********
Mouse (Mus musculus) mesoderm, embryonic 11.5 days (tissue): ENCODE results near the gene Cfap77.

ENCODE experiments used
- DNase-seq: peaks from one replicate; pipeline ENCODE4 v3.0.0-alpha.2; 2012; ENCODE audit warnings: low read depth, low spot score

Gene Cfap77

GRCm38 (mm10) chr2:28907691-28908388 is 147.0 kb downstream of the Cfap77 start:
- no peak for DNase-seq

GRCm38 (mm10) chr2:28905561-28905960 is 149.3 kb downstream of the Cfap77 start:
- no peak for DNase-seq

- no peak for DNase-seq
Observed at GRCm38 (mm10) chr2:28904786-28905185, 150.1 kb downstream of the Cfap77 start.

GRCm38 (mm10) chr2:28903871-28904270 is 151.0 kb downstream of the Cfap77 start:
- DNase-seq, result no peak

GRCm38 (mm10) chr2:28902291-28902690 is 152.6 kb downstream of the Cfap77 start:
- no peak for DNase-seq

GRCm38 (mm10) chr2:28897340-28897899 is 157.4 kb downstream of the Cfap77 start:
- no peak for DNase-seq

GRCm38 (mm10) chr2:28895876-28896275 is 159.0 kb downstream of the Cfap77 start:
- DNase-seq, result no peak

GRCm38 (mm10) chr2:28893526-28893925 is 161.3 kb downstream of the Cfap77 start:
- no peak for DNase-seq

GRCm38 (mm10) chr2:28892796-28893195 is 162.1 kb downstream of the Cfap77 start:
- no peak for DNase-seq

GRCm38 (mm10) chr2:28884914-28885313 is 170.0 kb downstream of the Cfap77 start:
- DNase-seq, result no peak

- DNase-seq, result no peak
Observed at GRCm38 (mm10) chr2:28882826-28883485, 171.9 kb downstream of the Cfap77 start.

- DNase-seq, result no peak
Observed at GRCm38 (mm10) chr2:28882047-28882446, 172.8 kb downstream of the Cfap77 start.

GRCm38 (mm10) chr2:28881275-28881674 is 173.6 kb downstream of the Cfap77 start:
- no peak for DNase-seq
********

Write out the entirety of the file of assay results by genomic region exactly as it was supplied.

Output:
Mouse (Mus musculus) mesoderm, embryonic 11.5 days (tissue): ENCODE results near the gene Cfap77.

ENCODE experiments used
- DNase-seq: peaks from one replicate; pipeline ENCODE4 v3.0.0-alpha.2; 2012; ENCODE audit warnings: low read depth, low spot score

Gene Cfap77

GRCm38 (mm10) chr2:28907691-28908388 is 147.0 kb downstream of the Cfap77 start:
- no peak for DNase-seq

GRCm38 (mm10) chr2:28905561-28905960 is 149.3 kb downstream of the Cfap77 start:
- no peak for DNase-seq

- no peak for DNase-seq
Observed at GRCm38 (mm10) chr2:28904786-28905185, 150.1 kb downstream of the Cfap77 start.

GRCm38 (mm10) chr2:28903871-28904270 is 151.0 kb downstream of the Cfap77 start:
- DNase-seq, result no peak

GRCm38 (mm10) chr2:28902291-28902690 is 152.6 kb downstream of the Cfap77 start:
- no peak for DNase-seq

GRCm38 (mm10) chr2:28897340-28897899 is 157.4 kb downstream of the Cfap77 start:
- no peak for DNase-seq

GRCm38 (mm10) chr2:28895876-28896275 is 159.0 kb downstream of the Cfap77 start:
- DNase-seq, result no peak

GRCm38 (mm10) chr2:28893526-28893925 is 161.3 kb downstream of the Cfap77 start:
- no peak for DNase-seq

GRCm38 (mm10) chr2:28892796-28893195 is 162.1 kb downstream of the Cfap77 start:
- no peak for DNase-seq

GRCm38 (mm10) chr2:28884914-28885313 is 170.0 kb downstream of the Cfap77 start:
- DNase-seq, result no peak

- DNase-seq, result no peak
Observed at GRCm38 (mm10) chr2:28882826-28883485, 171.9 kb downstream of the Cfap77 start.

- DNase-seq, result no peak
Observed at GRCm38 (mm10) chr2:28882047-28882446, 172.8 kb downstream of the Cfap77 start.

GRCm38 (mm10) chr2:28881275-28881674 is 173.6 kb downstream of the Cfap77 start:
- no peak for DNase-seq